The Hoboken City Council will consider allowing residents’ third quarter tax bill to show a five percent tax increase, according to council documents made public today.
By John Heinis/Hudson County View
“On the May 20, 2020 Hoboken City Council meeting, there is an agenda item entitled
‘Resolution Authorizing Estimated Tax Billing Per NJSA 54:4-66.3.’ Estimated tax billing for the third quarter of this year has been discussed and agreed to over several meetings with the Finance Subcommittee,” Director of Operations/Acting Business Administrator Jason Freeman wrote in a memo to the city council today.
He also indicated that the Local Finance Board from the Division of Local Government Services (DLGS), part of the state Department of Community Affairs, sent a notice asking to send tax bills for the third quarter, even if municipal budgets haven’t been adopted due to financial woes caused or amplified by COVID-19.
“The Administration recommends that the City Council approve an increased estimated third quarter tax bill based on a 5% increase in the total levy to mitigate the possibility of an outsized bill for taxpayers in November 2020,” Freeman continued.
“By passing this resolution, the City Council allows for flexibility and less pressure to be put on the taxpayer come November 2020.”
He added that the goal is to have a budget based on “sound financial principles” and the most up to date information possible.
According to a copy of the resolution, the 2020 estimated tax levy is $196.6 million.
In an email blast where she chided the administration for not announcing the agenda item publicly, 2nd Ward Councilwoman Tiffanie Fisher provided her break down of the resolution.
” … The city, because of the significant shortfall, is recommending that we use the highest available rate increase of 5%,” she wrote.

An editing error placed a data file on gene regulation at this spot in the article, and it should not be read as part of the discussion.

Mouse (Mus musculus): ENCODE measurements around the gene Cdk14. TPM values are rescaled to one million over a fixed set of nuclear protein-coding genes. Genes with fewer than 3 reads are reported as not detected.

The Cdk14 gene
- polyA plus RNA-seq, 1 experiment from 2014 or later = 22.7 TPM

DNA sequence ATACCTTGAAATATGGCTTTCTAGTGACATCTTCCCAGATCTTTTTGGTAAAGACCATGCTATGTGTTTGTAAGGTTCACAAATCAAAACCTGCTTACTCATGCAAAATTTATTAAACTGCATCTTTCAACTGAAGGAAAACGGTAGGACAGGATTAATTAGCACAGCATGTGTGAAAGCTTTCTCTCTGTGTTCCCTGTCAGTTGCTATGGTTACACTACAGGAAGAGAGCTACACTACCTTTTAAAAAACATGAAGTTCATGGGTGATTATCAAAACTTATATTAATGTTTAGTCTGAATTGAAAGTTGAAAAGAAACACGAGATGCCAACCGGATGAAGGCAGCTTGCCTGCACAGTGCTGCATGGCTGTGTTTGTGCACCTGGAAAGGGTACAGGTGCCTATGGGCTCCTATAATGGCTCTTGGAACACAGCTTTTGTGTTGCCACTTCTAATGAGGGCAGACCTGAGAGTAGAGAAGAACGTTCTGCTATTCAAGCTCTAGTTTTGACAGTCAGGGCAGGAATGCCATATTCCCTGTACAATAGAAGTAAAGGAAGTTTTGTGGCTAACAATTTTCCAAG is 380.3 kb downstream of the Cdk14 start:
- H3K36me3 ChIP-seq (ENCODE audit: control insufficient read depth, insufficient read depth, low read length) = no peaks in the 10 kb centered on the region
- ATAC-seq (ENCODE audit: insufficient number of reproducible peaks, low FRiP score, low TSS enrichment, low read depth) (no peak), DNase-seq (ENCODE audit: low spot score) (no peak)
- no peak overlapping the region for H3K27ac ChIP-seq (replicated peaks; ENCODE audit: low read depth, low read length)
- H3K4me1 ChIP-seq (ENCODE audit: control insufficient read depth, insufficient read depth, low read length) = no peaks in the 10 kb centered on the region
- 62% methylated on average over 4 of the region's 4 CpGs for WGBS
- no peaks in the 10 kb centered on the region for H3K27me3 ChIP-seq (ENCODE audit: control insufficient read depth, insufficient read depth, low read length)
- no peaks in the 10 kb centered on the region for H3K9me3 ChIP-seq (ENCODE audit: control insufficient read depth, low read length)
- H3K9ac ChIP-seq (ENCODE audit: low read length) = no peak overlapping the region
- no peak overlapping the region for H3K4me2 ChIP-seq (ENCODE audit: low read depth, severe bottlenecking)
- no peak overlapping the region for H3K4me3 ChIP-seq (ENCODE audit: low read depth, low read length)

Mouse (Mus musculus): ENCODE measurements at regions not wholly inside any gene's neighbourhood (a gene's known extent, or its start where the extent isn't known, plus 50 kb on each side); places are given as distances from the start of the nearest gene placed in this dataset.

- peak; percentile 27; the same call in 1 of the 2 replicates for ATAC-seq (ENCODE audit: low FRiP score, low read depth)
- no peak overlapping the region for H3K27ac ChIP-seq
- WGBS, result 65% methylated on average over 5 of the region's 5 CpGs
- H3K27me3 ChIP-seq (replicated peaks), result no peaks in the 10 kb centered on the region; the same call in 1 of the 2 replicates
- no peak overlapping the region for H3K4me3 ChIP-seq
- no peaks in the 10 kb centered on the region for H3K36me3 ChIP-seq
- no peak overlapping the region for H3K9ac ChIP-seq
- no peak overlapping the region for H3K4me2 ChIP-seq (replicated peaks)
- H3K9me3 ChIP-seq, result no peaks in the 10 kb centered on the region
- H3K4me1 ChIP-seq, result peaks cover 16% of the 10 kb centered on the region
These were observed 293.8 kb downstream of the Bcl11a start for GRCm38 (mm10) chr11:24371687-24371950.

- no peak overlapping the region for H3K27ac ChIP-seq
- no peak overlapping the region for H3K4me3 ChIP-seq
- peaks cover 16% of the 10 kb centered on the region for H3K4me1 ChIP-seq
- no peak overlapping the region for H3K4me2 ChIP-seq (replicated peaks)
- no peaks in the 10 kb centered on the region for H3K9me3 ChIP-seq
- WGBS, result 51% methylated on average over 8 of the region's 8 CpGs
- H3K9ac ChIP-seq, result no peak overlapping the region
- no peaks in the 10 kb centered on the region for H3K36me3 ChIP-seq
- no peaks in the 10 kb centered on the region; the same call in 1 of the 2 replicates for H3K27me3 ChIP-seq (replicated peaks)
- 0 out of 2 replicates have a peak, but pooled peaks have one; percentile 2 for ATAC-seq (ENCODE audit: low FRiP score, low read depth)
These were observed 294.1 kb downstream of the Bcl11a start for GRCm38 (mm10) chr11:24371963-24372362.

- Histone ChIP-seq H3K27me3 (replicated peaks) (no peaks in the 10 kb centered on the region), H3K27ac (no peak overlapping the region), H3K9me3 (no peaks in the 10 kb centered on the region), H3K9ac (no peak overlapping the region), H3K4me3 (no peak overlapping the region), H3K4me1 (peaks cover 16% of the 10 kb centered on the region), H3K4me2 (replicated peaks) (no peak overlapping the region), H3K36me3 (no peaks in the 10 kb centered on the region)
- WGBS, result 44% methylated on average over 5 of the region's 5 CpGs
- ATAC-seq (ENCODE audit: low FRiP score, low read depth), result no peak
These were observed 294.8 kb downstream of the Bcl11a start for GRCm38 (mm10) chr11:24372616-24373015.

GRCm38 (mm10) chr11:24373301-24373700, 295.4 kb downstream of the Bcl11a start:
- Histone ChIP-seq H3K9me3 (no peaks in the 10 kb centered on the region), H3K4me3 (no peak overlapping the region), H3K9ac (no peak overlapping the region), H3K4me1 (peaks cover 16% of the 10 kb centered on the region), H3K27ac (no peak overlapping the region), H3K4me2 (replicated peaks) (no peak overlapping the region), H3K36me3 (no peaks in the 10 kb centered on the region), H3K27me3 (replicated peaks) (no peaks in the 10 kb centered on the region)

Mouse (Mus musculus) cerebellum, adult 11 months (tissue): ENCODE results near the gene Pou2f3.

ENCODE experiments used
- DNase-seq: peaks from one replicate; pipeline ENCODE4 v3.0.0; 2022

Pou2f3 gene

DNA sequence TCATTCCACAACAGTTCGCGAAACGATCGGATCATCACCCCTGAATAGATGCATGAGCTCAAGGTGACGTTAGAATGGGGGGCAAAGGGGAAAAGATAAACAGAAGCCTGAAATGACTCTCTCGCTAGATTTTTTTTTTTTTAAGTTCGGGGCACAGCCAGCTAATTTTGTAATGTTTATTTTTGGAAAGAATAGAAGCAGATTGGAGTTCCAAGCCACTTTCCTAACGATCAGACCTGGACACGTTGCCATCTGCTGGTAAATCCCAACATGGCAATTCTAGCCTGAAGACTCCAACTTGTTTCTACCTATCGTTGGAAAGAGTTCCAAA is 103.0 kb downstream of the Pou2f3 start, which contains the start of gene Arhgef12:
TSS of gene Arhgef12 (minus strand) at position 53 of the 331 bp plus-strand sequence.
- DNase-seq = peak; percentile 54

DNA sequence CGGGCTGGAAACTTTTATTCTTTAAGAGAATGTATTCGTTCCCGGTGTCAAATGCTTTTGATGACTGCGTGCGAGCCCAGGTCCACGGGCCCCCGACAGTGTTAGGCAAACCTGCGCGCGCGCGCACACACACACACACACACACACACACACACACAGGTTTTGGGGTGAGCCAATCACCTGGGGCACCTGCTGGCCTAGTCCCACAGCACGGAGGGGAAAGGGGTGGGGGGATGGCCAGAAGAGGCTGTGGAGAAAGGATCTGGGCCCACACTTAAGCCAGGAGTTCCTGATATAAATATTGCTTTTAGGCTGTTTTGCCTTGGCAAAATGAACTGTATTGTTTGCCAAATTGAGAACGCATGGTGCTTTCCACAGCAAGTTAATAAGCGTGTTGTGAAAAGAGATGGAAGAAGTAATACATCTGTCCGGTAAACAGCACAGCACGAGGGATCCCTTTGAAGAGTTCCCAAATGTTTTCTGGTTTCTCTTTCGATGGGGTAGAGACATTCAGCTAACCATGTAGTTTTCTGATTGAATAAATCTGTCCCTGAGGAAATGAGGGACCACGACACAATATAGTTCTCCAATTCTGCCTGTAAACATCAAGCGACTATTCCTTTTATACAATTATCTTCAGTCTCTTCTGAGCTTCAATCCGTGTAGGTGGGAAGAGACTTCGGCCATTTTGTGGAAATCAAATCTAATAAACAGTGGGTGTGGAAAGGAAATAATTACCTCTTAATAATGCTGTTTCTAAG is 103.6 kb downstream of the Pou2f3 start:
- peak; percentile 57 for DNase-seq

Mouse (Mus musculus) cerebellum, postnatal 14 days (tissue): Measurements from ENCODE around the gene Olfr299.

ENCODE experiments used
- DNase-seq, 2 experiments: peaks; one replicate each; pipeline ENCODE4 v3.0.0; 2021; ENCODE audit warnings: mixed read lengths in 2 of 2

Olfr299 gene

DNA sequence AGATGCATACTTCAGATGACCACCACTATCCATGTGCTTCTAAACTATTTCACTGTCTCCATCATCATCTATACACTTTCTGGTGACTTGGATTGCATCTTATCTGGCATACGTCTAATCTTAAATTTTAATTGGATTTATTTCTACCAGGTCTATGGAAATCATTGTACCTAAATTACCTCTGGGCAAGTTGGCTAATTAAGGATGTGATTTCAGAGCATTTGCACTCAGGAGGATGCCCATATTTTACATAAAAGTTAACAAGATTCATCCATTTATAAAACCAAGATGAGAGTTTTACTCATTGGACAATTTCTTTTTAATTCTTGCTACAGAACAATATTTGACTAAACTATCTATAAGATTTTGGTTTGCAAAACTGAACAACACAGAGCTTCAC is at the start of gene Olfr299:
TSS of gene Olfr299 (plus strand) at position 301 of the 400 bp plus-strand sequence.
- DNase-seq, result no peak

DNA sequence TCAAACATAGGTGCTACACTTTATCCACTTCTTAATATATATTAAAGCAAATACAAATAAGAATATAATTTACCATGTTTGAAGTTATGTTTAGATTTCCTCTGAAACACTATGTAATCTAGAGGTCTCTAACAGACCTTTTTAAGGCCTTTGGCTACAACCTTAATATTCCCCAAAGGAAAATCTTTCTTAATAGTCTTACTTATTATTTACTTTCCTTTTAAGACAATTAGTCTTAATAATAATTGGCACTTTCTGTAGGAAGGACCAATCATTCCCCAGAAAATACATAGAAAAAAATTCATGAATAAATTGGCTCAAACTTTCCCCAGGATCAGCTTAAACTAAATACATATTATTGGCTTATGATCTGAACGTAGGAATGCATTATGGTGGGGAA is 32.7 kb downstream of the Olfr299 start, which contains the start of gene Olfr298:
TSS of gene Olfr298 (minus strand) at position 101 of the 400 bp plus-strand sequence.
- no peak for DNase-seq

“The rationale is that if the anticipated rate increase is going to be 5% or greater, if the highest rate isn’t selected now, then the financial impact will be even greater in the November, February, and May billings.”
Hoboken’s financial short comings have been discussed since January, where then-Business Administrator Stephen Marks said the budget hole could be around $ 7 million.
More recently, both Fisher and 1st Ward Councilman Mike DeFusco have estimated the figure to be around $20 million, though City Hall has disclosed a number between $10 to $13 million.
DeFusco said that he felt the resolution was “the epitome of a lack of transparency,” reiterating that the council is yet to see a budget.
“Attempting to sneak in a 5% tax increase in the middle of a pandemic is the epitome of a lack of transparency in our local government,” he stated.
“Presenting this plan to the Council hours before a vote and before we’ve even seen a budget proposal is nothing short of irresponsible. If the Council President and Finance Committee co-chairs believe in transparency and honest budgeting, I hope they will accept the request I’ve made to remove this from the agenda until we have been presented with a budget.”
As part of a cost savings initiative, 26 municipal employees were issued layoff notices last month, drawing the ire of both local unions.
City spokesman Vijay Chaudhuri said 11 employees were ultimately laid off, while 15 retired with benefits – including terminal leave.
Union reps said at the May 6th council meeting that these retirements were “forced.”
In response, city council members have introduced measures to eliminate the Office of Constituent Affairs and the city engineer, which Mayor Ravi Bhalla has opposed.
Another ordinance up for second reading at tonight’s meeting would temporarily reduce the salaries and compensation of all department heads, the city council, and the mayor by 10 percent.
There is yet another measure that asks the council to temporarily downgrade their health benefits.
The Hoboken City Council will convene via a Zoom call at 7 p.m., which can be viewed live on their Facebook page.